It feels odd that I’m about to recommend pestilence, war, famine, and death as entertainment, but that is part of the enigma that is N. Fushigi.
The magnifique French netlabel Eg0cide Productions brings us the latest from N. Fushigi entitled ”Invisible.” (The label also shared his debut “Terrorism” last year.) “Invisible” is a full length album built around what Fushigi titles “Myths”; essentially, these are three instrumental song cycles. Overall on this album you’ll hear tracks made up of several reoccurring elements including buzzing (and sometimes very heavy) guitar, varied percussion, ringing bell and other electronic noises, all often underpinned by unsettling background noise.
An excellent example of the overall sound of this collection is the opening track “Darkness, Unseen” linked below. For the first minute it could be a natural sound experiment with blowing breezes and a ringing bell in the town square, but then the bass and drums kick in, the guitars buzz, the bells become more melodic, and we’re off on a heavy guitar rock adventure.
The Myths (which are longer tracks, each clocking in around the 12-14 minute range) are interspersed with six shorter pieces. “Myth No.1 – Ride of the Four Horsemen” references, of course, the biblical Four Horsemen of the Apocalypse. Within it, there are four distinct songs that make up the whole. Similarly, “Myth No. 2 – Ode to the Seven Olympian Spirits” references Renaissance-era magic spirits with seven movements, while “Myth No.3 – Psalms of the Great Old Ones” follows the familiar pattern and is one for H.P. Lovecraft fans.
My favorite of the Myths is “No.1 – Ride of the Four Horsemen”. It starts off like a desolate landscape with synth washes and muted percussion, eventually supplemented by occasional piano chords and a picked guitar that could be from the soundtrack to an old western. In the second portion, the drones recede and we are treated to a funky rhythm and clanging bells to carry the tune. The third “movement” has a twitchy percussion line, a slow tolling of bells, and washes of sound. The final minutes feature loud whooshing of “wind” carrying the faint ghostly sound of the unsettled spirits of the dead.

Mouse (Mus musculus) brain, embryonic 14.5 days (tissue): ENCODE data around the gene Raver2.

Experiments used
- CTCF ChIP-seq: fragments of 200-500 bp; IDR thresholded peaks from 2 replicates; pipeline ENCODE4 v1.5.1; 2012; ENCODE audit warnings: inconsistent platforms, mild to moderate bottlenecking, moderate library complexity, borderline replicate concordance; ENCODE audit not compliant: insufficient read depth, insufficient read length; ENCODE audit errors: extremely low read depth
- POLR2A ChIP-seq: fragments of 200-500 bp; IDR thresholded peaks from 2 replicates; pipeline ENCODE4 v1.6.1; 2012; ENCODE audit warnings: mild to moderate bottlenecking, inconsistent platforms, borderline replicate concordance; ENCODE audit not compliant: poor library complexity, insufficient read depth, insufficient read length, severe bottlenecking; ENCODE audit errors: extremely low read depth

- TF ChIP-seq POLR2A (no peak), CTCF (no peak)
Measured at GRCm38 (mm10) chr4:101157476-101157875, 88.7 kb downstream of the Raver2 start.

So who is this N. Fushigi? Well, the word “fushigi” is Japanese for “mystery,” and his website says the “N“ is short for “Nazo”, which is also a Japanese word and also means “mystery.” So he’s a mystery wrapped in a mystery…a mystery to the second power. What I do know is that N. Fushigi is a one-man band and has done all the composing and playing here. Based on my super internet sleuthing I’ve also discovered he’s from Andorra and, well, that’s about all I know. Despite all the intrigue this information (or lack thereof) may conjure, we should probably heed the advice that N. himself provides (and may eventually trademark): “Just… don’t take this guy too seriously… ok?” The guy, maybe, but do take “Invisible” seriously; it’s a strong effort.